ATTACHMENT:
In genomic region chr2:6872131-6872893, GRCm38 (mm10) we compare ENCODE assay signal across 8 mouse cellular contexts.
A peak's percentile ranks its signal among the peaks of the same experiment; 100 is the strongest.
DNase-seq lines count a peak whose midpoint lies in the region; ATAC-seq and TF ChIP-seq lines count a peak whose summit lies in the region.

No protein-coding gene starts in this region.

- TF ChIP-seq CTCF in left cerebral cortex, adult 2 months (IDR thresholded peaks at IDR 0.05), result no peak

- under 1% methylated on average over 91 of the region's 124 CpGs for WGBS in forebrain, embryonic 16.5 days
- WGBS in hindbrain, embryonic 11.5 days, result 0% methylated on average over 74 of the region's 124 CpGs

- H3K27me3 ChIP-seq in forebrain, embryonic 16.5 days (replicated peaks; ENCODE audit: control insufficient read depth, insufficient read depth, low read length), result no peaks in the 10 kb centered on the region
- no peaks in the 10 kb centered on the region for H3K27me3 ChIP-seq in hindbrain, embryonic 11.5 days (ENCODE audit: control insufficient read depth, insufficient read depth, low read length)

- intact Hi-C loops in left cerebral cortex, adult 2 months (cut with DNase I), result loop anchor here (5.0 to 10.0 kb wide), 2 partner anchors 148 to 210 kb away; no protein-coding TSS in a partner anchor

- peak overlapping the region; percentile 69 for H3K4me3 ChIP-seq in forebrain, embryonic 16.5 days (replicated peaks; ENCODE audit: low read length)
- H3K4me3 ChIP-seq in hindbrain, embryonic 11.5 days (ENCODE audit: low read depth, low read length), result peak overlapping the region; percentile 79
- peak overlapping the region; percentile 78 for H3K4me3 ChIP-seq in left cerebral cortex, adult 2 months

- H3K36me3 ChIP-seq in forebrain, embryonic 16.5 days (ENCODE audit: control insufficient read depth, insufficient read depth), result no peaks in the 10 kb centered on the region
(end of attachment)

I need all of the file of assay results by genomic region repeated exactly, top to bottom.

In genomic region chr2:6872131-6872893, GRCm38 (mm10) we compare ENCODE assay signal across 8 mouse cellular contexts.
A peak's percentile ranks its signal among the peaks of the same experiment; 100 is the strongest.
DNase-seq lines count a peak whose midpoint lies in the region; ATAC-seq and TF ChIP-seq lines count a peak whose summit lies in the region.

No protein-coding gene starts in this region.

- TF ChIP-seq CTCF in left cerebral cortex, adult 2 months (IDR thresholded peaks at IDR 0.05), result no peak

- under 1% methylated on average over 91 of the region's 124 CpGs for WGBS in forebrain, embryonic 16.5 days
- WGBS in hindbrain, embryonic 11.5 days, result 0% methylated on average over 74 of the region's 124 CpGs

- H3K27me3 ChIP-seq in forebrain, embryonic 16.5 days (replicated peaks; ENCODE audit: control insufficient read depth, insufficient read depth, low read length), result no peaks in the 10 kb centered on the region
- no peaks in the 10 kb centered on the region for H3K27me3 ChIP-seq in hindbrain, embryonic 11.5 days (ENCODE audit: control insufficient read depth, insufficient read depth, low read length)

- intact Hi-C loops in left cerebral cortex, adult 2 months (cut with DNase I), result loop anchor here (5.0 to 10.0 kb wide), 2 partner anchors 148 to 210 kb away; no protein-coding TSS in a partner anchor

- peak overlapping the region; percentile 69 for H3K4me3 ChIP-seq in forebrain, embryonic 16.5 days (replicated peaks; ENCODE audit: low read length)
- H3K4me3 ChIP-seq in hindbrain, embryonic 11.5 days (ENCODE audit: low read depth, low read length), result peak overlapping the region; percentile 79
- peak overlapping the region; percentile 78 for H3K4me3 ChIP-seq in left cerebral cortex, adult 2 months

- H3K36me3 ChIP-seq in forebrain, embryonic 16.5 days (ENCODE audit: control insufficient read depth, insufficient read depth), result no peaks in the 10 kb centered on the region